When hail freezes over

photo of hail
Quarter-size hail fell during a July 11 storm in Champaign, Ill. Photo by Jennifer Smith.

URBANA, Ill. – Hail occurs when updrafts in thunderstorms carry raindrops upward into extremely cold areas of the atmosphere where they freeze into balls of ice. Hail can damage aircraft, homes, and cars and can be deadly to livestock and people.

Hailstones grow by colliding with supercooled water drops, says Duane Friend, University of Illinois Extension energy and environment educator. "In clouds, water can actually stay in liquid form well below 32 degrees Fahrenheit." 

Supercooled water will freeze on contact with ice crystals, frozen raindrops, dust or some other nuclei. Thunderstorms that have a strong updraft keep lifting the hailstones to the top of the cloud where they encounter more supercooled water and continue to grow.

"The hail falls when the thunderstorm's updraft can no longer support the weight of the ice or the updraft weakens," Friend says. "The stronger the updraft, the larger the hailstone can grow."

Hailstones can have layers like an onion if they travel up and down in an updraft, or they may have few or no layers if they are “balanced” in an updraft. One can tell how many times a hailstone traveled to the top of the storm by counting the layers. Hailstones can begin to melt and then re-freeze together, forming large and very irregularly-shaped hail.

Hail falls when it becomes heavy enough to overcome the strength of the updraft and is pulled by gravity towards the earth. How it falls is dependent on what is going on inside the thunderstorm.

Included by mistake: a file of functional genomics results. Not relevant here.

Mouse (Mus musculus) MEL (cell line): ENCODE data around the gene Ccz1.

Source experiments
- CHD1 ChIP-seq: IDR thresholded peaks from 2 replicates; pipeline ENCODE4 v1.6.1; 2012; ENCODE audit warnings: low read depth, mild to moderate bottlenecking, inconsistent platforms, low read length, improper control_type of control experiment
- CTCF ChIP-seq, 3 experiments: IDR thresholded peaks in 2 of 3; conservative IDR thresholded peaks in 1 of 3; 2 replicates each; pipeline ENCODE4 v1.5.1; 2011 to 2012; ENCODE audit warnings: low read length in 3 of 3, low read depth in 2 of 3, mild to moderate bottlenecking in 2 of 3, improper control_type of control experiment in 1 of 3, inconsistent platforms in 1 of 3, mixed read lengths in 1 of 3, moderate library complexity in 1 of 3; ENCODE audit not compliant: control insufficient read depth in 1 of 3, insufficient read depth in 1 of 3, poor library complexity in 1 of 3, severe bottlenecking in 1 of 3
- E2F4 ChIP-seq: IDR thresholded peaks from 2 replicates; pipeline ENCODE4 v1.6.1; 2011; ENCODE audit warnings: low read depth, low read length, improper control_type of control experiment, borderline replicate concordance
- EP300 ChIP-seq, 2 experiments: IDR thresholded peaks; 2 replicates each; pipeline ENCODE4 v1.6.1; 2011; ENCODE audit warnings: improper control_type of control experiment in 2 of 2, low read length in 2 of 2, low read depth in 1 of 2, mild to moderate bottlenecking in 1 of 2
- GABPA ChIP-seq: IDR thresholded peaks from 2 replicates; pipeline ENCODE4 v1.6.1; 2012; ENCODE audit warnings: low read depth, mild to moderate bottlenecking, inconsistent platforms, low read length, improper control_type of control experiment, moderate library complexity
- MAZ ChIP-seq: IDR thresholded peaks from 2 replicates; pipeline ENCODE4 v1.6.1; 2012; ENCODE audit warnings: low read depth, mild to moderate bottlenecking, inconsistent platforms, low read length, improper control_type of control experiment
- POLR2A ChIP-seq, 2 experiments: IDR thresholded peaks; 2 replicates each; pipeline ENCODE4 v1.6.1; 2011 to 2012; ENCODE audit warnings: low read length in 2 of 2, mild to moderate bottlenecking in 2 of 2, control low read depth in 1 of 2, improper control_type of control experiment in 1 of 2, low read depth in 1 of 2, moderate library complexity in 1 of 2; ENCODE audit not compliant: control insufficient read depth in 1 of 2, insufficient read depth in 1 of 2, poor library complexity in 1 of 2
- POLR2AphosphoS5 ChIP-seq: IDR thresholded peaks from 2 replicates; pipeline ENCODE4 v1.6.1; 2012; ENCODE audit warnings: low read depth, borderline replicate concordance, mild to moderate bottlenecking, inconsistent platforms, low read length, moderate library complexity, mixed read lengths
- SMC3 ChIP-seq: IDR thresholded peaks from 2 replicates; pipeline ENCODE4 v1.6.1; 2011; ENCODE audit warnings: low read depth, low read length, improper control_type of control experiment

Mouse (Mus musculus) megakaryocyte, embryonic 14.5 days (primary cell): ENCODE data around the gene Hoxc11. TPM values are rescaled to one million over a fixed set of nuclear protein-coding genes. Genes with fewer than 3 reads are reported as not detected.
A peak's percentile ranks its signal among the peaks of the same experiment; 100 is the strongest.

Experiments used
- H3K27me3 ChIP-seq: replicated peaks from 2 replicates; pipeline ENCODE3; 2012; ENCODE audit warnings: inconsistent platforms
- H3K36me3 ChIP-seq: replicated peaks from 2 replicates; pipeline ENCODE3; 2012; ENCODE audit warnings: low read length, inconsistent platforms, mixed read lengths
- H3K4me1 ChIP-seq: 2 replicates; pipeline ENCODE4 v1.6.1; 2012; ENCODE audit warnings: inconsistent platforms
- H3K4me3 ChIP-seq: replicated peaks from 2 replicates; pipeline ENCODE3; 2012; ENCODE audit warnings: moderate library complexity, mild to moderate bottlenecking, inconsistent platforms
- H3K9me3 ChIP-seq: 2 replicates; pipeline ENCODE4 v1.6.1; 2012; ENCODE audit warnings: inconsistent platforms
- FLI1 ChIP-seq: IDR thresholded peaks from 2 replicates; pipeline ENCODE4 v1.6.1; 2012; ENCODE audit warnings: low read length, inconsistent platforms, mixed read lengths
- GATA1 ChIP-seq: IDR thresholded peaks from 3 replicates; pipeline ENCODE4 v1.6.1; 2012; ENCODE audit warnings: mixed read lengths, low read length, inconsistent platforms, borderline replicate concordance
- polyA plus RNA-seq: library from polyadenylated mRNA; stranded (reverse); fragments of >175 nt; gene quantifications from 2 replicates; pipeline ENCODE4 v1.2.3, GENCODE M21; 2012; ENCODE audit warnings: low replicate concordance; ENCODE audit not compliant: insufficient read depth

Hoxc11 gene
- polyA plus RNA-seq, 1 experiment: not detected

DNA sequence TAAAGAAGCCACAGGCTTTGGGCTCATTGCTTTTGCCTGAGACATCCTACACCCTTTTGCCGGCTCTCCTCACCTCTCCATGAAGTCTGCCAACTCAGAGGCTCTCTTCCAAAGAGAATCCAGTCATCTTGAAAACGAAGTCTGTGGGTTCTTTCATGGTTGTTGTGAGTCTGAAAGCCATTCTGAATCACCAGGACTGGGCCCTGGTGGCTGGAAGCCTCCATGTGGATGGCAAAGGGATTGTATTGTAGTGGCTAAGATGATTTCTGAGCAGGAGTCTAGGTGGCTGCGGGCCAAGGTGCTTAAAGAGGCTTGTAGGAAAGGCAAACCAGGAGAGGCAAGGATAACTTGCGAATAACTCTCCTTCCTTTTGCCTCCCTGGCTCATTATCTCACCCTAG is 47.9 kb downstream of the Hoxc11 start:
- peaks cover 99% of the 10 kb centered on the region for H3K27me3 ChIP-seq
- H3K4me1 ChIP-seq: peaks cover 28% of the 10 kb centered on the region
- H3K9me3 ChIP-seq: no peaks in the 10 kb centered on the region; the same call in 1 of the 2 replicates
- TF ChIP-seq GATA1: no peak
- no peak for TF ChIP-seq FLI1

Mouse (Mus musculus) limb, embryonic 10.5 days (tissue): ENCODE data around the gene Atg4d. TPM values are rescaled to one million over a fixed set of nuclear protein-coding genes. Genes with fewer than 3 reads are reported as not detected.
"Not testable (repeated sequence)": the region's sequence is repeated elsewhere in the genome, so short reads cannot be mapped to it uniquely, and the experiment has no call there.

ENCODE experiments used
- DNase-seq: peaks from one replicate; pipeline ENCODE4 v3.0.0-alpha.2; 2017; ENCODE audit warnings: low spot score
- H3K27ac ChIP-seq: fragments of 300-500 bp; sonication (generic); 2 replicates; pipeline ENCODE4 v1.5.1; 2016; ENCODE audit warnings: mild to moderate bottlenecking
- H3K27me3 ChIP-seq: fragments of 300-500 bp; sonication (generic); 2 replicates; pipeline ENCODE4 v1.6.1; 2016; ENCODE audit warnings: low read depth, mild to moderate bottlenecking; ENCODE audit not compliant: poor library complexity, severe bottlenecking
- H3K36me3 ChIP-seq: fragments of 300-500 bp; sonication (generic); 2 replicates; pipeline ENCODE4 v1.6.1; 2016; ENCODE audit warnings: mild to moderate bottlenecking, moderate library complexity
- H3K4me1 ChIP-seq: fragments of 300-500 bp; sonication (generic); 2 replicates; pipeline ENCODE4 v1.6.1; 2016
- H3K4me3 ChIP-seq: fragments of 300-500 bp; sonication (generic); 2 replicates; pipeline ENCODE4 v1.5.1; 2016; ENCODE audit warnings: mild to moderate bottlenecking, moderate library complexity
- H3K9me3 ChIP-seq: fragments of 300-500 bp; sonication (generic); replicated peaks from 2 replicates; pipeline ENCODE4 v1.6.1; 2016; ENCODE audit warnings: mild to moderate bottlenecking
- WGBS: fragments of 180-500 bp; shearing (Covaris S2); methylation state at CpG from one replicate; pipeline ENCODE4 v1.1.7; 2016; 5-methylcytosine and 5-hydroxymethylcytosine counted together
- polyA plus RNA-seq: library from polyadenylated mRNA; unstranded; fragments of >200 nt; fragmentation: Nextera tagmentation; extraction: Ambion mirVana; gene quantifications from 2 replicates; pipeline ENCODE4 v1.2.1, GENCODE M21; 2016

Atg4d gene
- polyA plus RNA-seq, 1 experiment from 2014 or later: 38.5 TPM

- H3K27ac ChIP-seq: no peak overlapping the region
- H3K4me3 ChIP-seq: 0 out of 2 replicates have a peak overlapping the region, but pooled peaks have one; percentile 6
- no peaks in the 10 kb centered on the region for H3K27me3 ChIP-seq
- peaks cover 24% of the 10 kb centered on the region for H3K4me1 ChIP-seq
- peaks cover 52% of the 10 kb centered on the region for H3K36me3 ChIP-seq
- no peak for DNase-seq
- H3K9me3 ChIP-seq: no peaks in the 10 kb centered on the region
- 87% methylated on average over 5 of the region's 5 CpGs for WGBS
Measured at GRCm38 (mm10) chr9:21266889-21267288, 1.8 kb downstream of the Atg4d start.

"Hailstones bump into other raindrops and other hailstones inside the thunderstorm, and this bumping slows down their fall," Friend says. "Drag and friction also slow their fall. If the winds are strong enough, they can even blow hail so that it falls at an angle."

According to the National Severe Storms Laboratory, though Florida has the most thunderstorms, Nebraska, Colorado, and Wyoming have the most hail storms. The area where these three states meet,“hail alley,” averages seven to nine hail days per year.

"The reason why this area gets so much hail is that the freezing levels (the area of the atmosphere at 32 degrees or less) in the high plains are much closer to the ground than sea level where hail has plenty of time to melt before reaching the ground," Friend says. Other parts of the world that have damaging hailstorms include China, Russia, India, and northern Italy.

Hail falls in paths known as hail swaths that range in size from a few acres to an area 10 miles wide and 100 miles long. Piles of hail in hail swaths have been so deep, a snow plow was required to remove them, and occasionally, hail drifts have been reported, Friend says.

Hail is usually pea-sized to marble-sized, but big thunderstorms can produce larger hail. The largest hailstone recovered in the U.S., with a diameter of 8 inches and a circumference of 18.62 inches, fell in South Dakota on June 23, 2010. It weighed nearly 2 pounds.

SOURCE: Duane Friend, Energy and Environment Educator, Illinois Extension
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